4. She never attacks the workers even if they are already between her jaws.
5. She runs away as fast as possible if she meets an individual worker, even in the outward. 
6. The Lasius were very afraid of the parasite after she had attempted to infiltrate the nest and moved away right away.
7. I HAVE seen the parasitic queen kill a meal worm.


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#3 Online Canadian anter - Posted January 3 2017 - 10:04 AM

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January 1st, 2017

As a new year's gift (I guess) the eggs decided to hatch


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#4 Offline antgenius123 - Posted January 3 2017 - 2:14 PM

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January 1st, 2017

As a new year's gift (I guess) the eggs decided to hatch

Cool, nice thread, I'm also trying to capture a parasitic queen soon. Hopefully the brood left behind won't be abandoned or eaten by the new queen.


Edited by antgenius123, January 3 2017 - 2:29 PM.

 
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#5 Online Canadian anter - Posted January 11 2017 - 7:16 AM

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January 11th, 2017

VIDEO UPDATE.

This is the claviger queen killing the alienus queen. Note that the workers are not interfering with fighting but were actually cleaning both queens during the struggle.

 

 

This is the claviger queen after the queen was killed.  She is actually playing with the dead corpse, presumably trying to obtain the colony scent.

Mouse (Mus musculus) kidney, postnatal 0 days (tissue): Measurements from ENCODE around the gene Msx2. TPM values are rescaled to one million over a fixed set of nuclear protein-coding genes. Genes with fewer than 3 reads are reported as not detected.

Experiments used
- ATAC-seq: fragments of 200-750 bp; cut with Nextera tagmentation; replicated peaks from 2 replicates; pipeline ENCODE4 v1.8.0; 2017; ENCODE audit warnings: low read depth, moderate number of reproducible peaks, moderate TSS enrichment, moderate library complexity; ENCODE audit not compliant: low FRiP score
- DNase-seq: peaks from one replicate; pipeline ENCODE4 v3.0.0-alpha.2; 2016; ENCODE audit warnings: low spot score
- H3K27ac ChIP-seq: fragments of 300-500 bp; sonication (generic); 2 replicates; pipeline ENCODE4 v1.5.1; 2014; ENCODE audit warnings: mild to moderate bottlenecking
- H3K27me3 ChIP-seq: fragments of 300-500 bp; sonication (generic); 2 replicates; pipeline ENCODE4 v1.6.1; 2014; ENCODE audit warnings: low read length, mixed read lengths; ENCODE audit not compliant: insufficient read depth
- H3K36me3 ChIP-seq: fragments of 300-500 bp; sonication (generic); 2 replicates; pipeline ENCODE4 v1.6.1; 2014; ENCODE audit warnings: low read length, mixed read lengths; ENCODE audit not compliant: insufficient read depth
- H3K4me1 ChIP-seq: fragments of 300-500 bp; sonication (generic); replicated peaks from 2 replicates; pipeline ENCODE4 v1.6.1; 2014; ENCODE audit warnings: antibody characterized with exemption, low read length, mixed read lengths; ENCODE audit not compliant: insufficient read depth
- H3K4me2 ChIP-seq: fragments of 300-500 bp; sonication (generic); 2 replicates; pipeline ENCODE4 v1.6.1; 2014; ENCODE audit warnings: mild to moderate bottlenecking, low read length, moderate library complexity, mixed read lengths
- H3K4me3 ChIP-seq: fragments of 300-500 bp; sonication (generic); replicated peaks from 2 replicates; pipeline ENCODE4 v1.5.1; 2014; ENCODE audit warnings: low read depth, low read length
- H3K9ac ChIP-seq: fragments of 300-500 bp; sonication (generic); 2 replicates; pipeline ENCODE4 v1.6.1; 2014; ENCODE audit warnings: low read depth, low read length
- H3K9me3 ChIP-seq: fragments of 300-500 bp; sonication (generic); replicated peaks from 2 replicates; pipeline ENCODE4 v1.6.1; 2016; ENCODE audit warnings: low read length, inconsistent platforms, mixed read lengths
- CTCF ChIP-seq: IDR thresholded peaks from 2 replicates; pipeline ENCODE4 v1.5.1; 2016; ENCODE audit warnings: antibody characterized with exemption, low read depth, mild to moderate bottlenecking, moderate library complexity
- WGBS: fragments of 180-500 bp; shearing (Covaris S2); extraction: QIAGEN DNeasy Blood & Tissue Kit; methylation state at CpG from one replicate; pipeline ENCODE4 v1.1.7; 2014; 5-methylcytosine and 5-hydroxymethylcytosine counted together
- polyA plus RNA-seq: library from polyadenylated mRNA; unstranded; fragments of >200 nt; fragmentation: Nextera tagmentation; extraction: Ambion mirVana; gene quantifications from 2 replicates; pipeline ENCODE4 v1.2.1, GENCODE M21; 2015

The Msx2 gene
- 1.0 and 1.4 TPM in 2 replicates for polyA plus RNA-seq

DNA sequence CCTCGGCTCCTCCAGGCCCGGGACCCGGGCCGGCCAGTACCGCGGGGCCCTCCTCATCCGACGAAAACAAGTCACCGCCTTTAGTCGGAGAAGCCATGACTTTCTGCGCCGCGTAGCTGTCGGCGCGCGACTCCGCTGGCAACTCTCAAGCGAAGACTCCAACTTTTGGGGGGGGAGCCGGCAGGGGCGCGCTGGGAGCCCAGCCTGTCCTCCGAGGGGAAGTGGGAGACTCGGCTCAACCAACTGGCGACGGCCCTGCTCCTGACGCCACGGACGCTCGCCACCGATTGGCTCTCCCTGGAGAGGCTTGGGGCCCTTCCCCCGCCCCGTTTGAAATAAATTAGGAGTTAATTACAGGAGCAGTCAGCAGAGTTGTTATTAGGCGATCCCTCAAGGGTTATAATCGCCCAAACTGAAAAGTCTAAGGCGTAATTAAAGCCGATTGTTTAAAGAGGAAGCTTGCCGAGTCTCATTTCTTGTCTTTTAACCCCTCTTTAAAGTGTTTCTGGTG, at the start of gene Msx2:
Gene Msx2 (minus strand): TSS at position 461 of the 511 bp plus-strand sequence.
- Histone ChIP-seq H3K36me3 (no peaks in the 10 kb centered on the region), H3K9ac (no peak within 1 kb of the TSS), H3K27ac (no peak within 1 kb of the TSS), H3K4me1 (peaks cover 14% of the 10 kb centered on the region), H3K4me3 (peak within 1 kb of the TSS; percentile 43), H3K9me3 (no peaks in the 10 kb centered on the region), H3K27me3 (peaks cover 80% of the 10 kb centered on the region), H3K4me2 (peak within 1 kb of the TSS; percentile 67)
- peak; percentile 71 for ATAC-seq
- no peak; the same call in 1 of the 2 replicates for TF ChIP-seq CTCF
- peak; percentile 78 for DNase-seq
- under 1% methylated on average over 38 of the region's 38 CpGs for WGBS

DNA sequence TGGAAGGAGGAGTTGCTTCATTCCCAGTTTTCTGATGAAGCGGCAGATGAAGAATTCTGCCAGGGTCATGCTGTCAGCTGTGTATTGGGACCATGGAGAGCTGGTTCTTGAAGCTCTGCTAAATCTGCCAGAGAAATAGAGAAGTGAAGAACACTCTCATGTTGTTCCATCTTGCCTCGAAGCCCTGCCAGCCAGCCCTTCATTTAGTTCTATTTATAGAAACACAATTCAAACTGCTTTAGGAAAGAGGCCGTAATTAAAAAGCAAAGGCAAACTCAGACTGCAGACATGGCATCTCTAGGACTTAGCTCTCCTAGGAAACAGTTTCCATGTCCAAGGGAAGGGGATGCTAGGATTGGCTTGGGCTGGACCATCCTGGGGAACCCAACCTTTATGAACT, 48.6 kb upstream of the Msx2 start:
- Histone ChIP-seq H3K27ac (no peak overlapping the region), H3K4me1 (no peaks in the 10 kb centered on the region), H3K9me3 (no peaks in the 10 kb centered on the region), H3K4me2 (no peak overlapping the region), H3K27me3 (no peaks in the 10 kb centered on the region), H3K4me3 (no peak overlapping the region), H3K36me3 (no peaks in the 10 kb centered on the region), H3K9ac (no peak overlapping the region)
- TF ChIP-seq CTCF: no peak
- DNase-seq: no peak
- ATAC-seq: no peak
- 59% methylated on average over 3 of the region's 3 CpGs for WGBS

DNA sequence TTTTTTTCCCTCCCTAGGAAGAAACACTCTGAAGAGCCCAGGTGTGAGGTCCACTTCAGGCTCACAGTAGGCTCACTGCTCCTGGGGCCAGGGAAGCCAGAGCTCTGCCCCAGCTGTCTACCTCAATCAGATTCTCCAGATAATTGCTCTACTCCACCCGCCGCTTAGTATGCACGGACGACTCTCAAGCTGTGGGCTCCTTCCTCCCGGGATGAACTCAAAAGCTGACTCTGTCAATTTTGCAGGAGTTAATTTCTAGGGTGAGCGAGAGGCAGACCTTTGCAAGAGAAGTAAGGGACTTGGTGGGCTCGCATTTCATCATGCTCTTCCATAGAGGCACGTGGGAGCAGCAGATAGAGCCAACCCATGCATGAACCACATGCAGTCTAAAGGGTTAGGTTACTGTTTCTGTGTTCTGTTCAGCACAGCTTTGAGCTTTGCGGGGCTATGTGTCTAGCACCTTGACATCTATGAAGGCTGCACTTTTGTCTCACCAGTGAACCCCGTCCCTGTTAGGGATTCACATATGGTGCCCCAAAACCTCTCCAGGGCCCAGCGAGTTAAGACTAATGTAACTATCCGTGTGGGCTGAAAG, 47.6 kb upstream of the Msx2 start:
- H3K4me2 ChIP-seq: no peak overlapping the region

Video of current state will be posted later


Edited by Canadian anter, January 11 2017 - 7:17 AM.

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#6 Online Canadian anter - Posted January 11 2017 - 5:36 PM

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Yesterday

Today


I found it weird that it seemed like either the claviger larvae were eaten or they had a MASSIVE growth spurt. The larvae number doesn't seem to have changed that much but maybe its just me. I pointed to what i think might be the claviger larvae in the second vid. In the first vid its fairly obvious. (the TINY ones )

Edited by Canadian anter, January 11 2017 - 5:38 PM.

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#7 Online Canadian anter - Posted January 17 2017 - 3:12 PM

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January 17th, 2016
My Lasius claviger has some new eggs!
nXN2MkA.jpg

Edited by Canadian anter, January 17 2017 - 6:29 PM.

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#8 Offline Batspiderfish - Posted January 17 2017 - 3:51 PM

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If these eggs make it to maturity, you will likely be one of the first (if not the first) people to ever raise this species in captivity. :)